While it is generally held that the surgeon may recognize the patient’s need to pray before surgery and should be respectful if prayer is carried out in her presence, bowing his or her head as the patient, spiritual leader, and family have a moment of prayer, it is less clear whether it is appropriate to join in, or lead a prayer, at a bedside. Usually, the quiet presence of the surgeon will be sufficient to convey a sense of respect for the importance of this act to the patient.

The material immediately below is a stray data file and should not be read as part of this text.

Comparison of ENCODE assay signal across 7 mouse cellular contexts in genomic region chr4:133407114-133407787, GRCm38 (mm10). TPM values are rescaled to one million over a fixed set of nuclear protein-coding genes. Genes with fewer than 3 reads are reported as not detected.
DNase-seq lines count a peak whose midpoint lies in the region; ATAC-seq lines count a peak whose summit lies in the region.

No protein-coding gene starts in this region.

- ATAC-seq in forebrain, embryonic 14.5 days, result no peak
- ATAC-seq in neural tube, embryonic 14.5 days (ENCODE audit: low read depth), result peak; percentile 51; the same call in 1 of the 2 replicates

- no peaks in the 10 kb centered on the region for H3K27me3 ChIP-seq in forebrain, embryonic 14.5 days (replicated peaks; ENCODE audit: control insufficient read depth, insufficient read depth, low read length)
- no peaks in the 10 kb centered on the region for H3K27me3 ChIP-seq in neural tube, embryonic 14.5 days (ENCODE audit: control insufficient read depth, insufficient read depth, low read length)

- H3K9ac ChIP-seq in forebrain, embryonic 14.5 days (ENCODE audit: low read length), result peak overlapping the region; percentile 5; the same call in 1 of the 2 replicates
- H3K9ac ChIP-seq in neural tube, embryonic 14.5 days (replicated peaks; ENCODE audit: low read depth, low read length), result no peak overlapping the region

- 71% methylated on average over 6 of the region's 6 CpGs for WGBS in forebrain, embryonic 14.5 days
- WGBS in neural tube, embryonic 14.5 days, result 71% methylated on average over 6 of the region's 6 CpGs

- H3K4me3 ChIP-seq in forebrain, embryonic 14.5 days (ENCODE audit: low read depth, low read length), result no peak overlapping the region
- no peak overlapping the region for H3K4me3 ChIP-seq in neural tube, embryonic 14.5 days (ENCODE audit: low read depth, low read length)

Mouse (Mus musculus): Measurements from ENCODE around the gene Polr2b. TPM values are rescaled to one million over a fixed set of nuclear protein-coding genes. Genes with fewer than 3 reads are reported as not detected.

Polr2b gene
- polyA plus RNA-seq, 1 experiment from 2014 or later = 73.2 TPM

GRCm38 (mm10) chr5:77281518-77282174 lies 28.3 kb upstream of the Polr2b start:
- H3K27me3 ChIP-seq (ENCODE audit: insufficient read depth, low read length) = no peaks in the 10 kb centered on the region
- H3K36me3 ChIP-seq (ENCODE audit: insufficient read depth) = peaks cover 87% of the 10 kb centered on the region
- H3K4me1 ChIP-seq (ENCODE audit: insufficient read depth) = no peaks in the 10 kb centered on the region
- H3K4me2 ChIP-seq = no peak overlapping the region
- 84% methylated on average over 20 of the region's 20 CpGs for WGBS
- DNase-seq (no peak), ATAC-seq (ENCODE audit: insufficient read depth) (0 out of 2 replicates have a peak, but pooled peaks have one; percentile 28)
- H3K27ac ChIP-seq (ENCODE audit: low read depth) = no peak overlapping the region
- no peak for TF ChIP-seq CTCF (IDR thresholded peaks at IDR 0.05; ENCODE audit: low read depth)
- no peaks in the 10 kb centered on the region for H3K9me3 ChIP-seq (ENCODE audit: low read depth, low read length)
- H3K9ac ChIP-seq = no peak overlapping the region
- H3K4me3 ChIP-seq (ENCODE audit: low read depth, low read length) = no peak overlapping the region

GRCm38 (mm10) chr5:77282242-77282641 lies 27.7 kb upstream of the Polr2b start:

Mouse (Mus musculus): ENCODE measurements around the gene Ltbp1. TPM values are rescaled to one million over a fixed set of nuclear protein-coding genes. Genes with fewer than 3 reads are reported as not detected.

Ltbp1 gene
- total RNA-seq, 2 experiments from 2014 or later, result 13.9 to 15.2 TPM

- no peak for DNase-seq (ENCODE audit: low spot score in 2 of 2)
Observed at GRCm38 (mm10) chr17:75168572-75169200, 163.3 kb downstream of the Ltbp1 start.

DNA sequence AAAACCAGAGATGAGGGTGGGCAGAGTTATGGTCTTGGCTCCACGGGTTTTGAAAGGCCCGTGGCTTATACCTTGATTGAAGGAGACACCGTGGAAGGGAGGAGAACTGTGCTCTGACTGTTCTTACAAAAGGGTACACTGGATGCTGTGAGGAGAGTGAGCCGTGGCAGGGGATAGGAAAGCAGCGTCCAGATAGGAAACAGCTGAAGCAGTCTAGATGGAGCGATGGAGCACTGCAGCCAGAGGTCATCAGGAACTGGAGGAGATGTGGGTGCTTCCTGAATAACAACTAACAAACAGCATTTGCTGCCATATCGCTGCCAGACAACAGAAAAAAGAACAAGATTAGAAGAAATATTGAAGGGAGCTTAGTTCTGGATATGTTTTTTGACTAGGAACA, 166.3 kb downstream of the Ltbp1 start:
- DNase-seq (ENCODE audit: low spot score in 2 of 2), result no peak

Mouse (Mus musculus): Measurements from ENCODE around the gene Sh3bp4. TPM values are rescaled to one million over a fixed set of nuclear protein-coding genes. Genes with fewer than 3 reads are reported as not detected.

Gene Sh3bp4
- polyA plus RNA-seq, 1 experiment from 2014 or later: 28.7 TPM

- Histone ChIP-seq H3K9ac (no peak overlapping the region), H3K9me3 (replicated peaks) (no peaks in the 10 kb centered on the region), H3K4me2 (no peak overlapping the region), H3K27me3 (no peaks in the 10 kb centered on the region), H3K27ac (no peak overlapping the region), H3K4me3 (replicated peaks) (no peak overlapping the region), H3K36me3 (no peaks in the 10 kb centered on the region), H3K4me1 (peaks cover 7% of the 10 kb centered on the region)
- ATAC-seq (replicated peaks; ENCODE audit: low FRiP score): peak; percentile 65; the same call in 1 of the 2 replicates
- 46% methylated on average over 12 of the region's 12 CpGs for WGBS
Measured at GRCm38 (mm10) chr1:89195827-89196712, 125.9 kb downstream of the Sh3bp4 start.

Explore this issue:January 2017
Finally, the surgeon should be cognizant that her bedside manner does not go unnoticed by the other members of the healthcare team, and this role modeling sets a positive example for every professional who has contact with the patient throughout the perioperative course.
Dr. Holt is professor emeritus in the department of otolaryngology–head and neck surgery at the University of Texas Health Science Center in San Antonio.